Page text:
Skipping ahead a few hours, two girls from Chat Hour invited me to go see a concert in honor of the university's 60th anniversary. They asked me last Monday, but in the span of a week I'd managed to completely forget about it, so it was a little bit of a surprise. Luckily I hadn't made any other plans though, so it wasn't a problem. It turned out to be pretty cool. It was a little long (3+ hours), and when I drank a bottle of water with lunch I hadn't had a concert in mind, so I was getting a little anxious toward the end, but luckily all emergency situations managed to be avoided. Russians are particularly fond of dancing and skits, so that was what the majority of the event was. My favorite involved a soccer team's ritual pre-game dance (based on the haka dance), but then with a reenactment of the Titanic bow scene to show their soft side (immediately followed by Jack putting Rose in a headlock to show that they're still manly). There was also a really amazing group of boys who did lots of crazy flips. Russians are incredibly athletic..it seems like even the non-athletic people still have 6-packs (girls included). This only applies to the younger generations though, once you pass middle age it's pretty much instant babushka/dedushka status. Kinda reminds me of this picture.

What followed that was a windy walk home. I suspect that a storm is coming, so it's nice to be back in my pjs out of the wind and dust.

One thing that I've noticed in Russia is how terrible most popular pop music is. I miss the days when lyrics involved  more than crude sexual references and partying. A few weeks ago I visited a school, and one girl eagerly asked me: "What kind of music do you like?? Britney Spears? Rhianna?? Lady Gaga???" She was completely shocked when I said that I couldn't stand any of them. I was surprised myself at how offended I was that she'd even suggest them. Then I had to think to myself "what DO I like?" Usually when I get asked about my favorite music, books, or movies, my mind instantly goes blank. I have favorites, but there are so many that I've liked that usually I just can't evaluate all of them instantly. Lately I've started writing a list just to make things easier on myself (since these are  questions that I get asked on a daily basis). I was going to write out my top 3 choices, but then I couldn't decide on just three...because they're all favorites, some are just a little more favorite. If you don't know what that's a reference to, go watch this now!! Then go and watch everything else that he's ever done.

So...after some agonizing decisions, here are my choices (in no particular order):
Вдох Выдох - T9
Летний Дождь - Бумбокс
Rise - Flobots
Dust in the Wind - Kansas
Remember the Name - Fort Minor
Make You Feel That Way - Blackalicious
Drive - Incubus
Paganini 5 - Edvin Marton
Hurt Feelings - Flight of the Conchords

As for books, well...that's a lot harder (and still a work in progress).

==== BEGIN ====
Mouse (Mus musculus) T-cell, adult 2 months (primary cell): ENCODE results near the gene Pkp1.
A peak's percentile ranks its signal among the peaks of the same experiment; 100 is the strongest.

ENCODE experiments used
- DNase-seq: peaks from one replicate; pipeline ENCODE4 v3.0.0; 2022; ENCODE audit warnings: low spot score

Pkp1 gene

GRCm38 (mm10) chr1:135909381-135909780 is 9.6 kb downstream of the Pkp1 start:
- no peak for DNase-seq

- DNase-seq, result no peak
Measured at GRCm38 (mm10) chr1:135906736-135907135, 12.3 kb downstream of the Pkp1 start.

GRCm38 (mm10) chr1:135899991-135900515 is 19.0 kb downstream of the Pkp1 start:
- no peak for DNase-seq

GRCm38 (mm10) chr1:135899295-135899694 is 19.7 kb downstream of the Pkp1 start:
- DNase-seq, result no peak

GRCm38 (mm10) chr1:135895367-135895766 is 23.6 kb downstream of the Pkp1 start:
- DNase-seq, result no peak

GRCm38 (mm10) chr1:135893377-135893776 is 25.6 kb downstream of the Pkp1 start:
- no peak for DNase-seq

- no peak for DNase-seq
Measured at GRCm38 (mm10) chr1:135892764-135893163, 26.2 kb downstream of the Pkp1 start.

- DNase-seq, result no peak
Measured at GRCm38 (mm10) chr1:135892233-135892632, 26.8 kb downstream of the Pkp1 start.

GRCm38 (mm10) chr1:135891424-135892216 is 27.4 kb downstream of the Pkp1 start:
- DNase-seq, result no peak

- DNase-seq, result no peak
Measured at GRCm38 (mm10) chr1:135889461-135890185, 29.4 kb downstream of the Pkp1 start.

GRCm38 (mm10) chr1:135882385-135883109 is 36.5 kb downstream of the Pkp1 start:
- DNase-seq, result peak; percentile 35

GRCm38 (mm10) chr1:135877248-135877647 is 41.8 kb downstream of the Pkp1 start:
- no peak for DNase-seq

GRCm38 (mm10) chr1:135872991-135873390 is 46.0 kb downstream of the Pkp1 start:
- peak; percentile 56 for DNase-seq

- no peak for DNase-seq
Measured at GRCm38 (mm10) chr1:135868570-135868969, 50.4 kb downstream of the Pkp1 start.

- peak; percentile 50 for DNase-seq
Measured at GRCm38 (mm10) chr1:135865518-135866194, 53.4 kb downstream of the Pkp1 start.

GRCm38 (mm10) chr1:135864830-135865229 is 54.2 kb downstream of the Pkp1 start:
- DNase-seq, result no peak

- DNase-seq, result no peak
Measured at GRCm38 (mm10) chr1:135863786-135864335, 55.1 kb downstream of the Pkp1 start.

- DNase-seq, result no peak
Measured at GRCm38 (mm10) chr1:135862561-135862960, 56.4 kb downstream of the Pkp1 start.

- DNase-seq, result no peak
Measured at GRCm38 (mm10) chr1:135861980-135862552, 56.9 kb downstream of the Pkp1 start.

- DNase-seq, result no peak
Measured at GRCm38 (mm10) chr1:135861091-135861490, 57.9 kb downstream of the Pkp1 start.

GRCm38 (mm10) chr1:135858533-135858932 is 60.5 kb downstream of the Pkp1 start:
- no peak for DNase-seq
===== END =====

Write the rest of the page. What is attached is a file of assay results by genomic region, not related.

Do you know what are crazy? People. Yesterday was a rather underwhelming day as far as productivity went, so the majority of it was spent making/consuming muffins and watching BBC Human Planet episodes.

One episode really caught my attention. I remember reading about this in the news last year, so it's nothing new, but I still find it just as fascinating now as I did then. The idea that groups of people can still exist in the world who have never had any outside contact just blows my mind. I suppose as a sort of world traveler, the size of the world has seemed to shrink in my mind over the last few years; I've always found it comforting that home, if I need it, is only a flight away. However, there are still some places out there that remain unreachable. Maybe that's one reason that I like Siberia so much -- it's one of those places that you can still get lost in. I recommend this book if you'd like to read about one such example. I read it last year for a paper that I was writing, and while it didn't help me very much, I did really enjoy it.

Can you imagine what those poor people felt when the plane flew overhead? Sometimes when I'm having a hard day I like to imagine how much worse their day was. I think that it would be about the equivalent of seeing a 500ft dragon-shark-bear fly by. That would definitely make me unsettled. I hope that there's not a massive colony somewhere in the universe that we don't know about yet.

In other news, I bought my ticket home on Friday. I hadn't planned to, but during a random conversation with Kendra I decided to see what the prices were like right now. I stumbled upon a $1000 ticket to Tucson with all American companies (since I'm here on a government program, I'm required to use American companies), and pounced on it. It sounds like a lot of money, but for a 1-way ticket to a small airport on American companies it's about as good as it's going to get. It's still obnoxious that it costs about the same for a 1-way ticket as it does for round-trip (sometimes 1-way is even more expensive!). I fail to see the logic in that.

Having a ticket in hand (/inbox) really makes the end feel closer. Sometimes it just feels like I'll be here forever. Sometimes it feels like April will last forever (Seriously! I wish this month would end already. May has fun plans. I even changed my calendar to May because I couldn't look at the depressing foggy melty snow  picture anymore). I think that my wanderlust is definitely starting to kick in though. I haven't quite figured out what I'll do next, but I'm looking forward to it (ideally starting grad school sometime in the next year). I do know, however, that the summer is scheduled to be awesome.

Last night I had a really beautiful dream. I can't describe it very well (nor will I try), but it involved sitting outside in Alaska on a cold clear wintry night. In one direction I could look up past the trees and see the stars, and in the other I could faintly see the sun setting. It was incredibly peaceful. It seems like a lot of people either don't dream very much, or can't remember them, but I dream almost every night and usually remember. I like that about myself.